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    Eldoret children's home supplies the country with fresh cheese and milk

    Eldoret’s Baraka Farm, founded by Phyllis Keino and owned by Lewa Children’s Home-Trust, is one of the top dairy establishments in Kenya. The farm, which also houses the Lewa Children’s home and the Kipkeino School was initially focused on wheat and maize cultivation until 1993, when Dutch Jos Creemers took over operations and diverted most of the efforts into dairy.

    Today the farm has more than 100 dairy cows, which supply milk, yoghurt and cheese to the Lewa Children’s Home and the Kipkeino School. 90% of output leftover is sold locally and in various other shops and supermarkets across the country.

    But the journey to the top was not paved with green grass and a lot of cheese; Baraka had humble beginnings, growing up from a children’s home that was started in the 1970s. In 1987, Phyllis Keino, the founder of the home, managed to buy the 500-acre piece of land on which the farm now sits, with the help of good friends, the late David and Delia Craig of the Lewa Wildlife Conservancy, in Isiolo.

    Her idea was to grow the farm into the venture it is now; providing food for the children at Lewa Children’s Home, and the surplus being sold to generate additional revenue. But as straight-forward as the plan looked on paper, getting it to take off was a another challenge because Phyllis could not raise the funds needed to shape Baraka into a yielding farm,  in addition to taking care of the more than 60 children.

     Luckily, in 1988, Tom Glue, a volunteer signed to the Voluntary Service Overseas (VSO), joined the farm and helped set up the initial structures on the farm, among them a farmhouse and temporary stores. He also started a dairy herd and bought a few of the essential farm machinery. But just as the farm was beginning to take shape, in 1991, Glue’s contract term ended and he left. By 1992 the farm was in such desperate shape that Phyllis considered selling it-but this was not to be.

    One year later, in 1993, Mr. Creemers arrived on the farm, also as a VSO volunteer, and although he initially had to contend with a number of challenges, including a collapsed borehole, by 1999 things had begun to look up. In the initial restructuring, Mr. Creemers purchased more second-hand machinery, which he maintains were affordable and helped improve efficiency on the farm.

    Creemers and his team started harvesting rainwater in reservoirs which helped to secure water for the dry season on the one hand and drain water-logged land on the other hand. The ultimate goal was to improve milk production and crop yields as well as reforestate the land- 5000 trees have also been planted on the farm every year since 1995.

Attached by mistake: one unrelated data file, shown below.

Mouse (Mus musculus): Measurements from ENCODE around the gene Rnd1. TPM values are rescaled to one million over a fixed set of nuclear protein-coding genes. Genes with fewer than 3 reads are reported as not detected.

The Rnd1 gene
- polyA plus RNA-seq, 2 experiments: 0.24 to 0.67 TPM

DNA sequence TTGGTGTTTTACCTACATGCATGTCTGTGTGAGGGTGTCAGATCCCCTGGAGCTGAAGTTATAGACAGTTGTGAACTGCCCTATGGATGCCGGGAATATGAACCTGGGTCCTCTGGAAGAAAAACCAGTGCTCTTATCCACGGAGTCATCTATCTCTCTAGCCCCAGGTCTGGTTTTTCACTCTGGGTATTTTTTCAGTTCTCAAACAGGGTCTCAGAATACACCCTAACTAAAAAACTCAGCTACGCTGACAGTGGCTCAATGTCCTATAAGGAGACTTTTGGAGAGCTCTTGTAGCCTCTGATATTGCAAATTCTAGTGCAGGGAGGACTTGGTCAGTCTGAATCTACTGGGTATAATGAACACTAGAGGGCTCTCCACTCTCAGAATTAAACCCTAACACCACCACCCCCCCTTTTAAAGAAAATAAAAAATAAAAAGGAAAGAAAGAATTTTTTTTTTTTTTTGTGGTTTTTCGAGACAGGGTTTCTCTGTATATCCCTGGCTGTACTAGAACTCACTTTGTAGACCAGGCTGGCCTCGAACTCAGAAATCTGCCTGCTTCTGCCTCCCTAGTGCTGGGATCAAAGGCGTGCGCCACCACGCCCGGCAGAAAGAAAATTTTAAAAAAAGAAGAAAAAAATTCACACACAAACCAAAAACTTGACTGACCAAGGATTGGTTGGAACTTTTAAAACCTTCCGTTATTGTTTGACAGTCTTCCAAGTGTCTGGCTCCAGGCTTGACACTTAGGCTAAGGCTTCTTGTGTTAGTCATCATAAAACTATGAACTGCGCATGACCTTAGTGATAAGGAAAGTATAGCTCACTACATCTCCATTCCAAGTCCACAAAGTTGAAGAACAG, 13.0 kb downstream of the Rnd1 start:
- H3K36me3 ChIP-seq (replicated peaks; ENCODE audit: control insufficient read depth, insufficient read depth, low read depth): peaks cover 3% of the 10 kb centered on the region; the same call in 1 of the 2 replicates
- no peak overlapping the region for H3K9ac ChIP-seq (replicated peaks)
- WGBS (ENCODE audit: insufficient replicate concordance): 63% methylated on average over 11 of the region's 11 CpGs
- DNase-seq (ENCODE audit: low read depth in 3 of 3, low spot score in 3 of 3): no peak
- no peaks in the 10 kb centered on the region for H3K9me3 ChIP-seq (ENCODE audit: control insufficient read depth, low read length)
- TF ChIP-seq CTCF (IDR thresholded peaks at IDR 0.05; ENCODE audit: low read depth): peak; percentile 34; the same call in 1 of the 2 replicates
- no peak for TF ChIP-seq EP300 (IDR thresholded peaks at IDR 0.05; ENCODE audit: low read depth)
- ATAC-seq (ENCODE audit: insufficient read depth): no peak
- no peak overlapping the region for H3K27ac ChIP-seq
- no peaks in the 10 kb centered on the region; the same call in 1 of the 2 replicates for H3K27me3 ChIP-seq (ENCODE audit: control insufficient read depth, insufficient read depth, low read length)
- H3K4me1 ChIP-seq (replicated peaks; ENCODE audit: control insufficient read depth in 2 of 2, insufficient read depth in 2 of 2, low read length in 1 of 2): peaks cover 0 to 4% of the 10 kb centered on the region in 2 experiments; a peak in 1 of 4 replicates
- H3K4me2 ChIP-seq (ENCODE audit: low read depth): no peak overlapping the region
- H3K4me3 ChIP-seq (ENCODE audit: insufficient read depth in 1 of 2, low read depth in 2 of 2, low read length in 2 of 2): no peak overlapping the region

Today, Baraka, which has 20 regular employees, produces over 1000 litres of milk per day and two tonnes of top-grade cheese and other dairy products per month.

    “The difference with other dairy products in the market is that Baraka Farmhouse Cheese and Yoghurt are made from the high quality milk, with a germ count far below 100,000 and a somatic cell count of less than 250,000,” said Creemers. The maximum allowed germ count for cow milk products is 100,000 bacteria per ml of milk, while the maximum allowed somatic cell count is 400,000 cells per ml.

    “The Home and the Kipkeino School have been enjoying a fresh supply of milk, fermented milk (maziwa mala), fresh vegetables and wood fuel-all produced on the farm.”

     The rest is sold at the Baraka Farm Shop under the brand-name Baraka Farmhouse Cheese.

    In addition, for the past 15 years, Baraka Farm has been conducting five dairy skills training sessions every month, receiving thousands of visitors from all over East Africa.The Farm has its own breeding stock and will be parading four Holstein Fresian (HF) bulls during the Kenya Animal Genetic Resources Centre (KAGRC) Bull Show on October 28.    

    Creemers believes that Africa has all the resources needed to feed its population, but it is not doing so because of a number of reasons among them a lack of interest and persistence in farming by the youth. “A lack of expertise and interest in farming among the younger generations has led to underutilization of the region’s natural advantages,” he said.

    But there is hope for coming generations, because the children who grow up at the Lewa Home are taught the importance of farming.

    “As they grow up, they help a lot on the farm. And I know they will reach to a point in their life when they will say ‘hey, well we used to do it like that on the farm where I grew up'.”

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     Baraka Farm is in Uasin Gishu County,along the Webuye-Malaba Road. You can reach them using the phone numbers: +254 700 342 758 and +254 705 884 233 or Emails:  This email address is being protected from spambots. You need JavaScript enabled to view it. and This email address is being protected from spambots. You need JavaScript enabled to view it.

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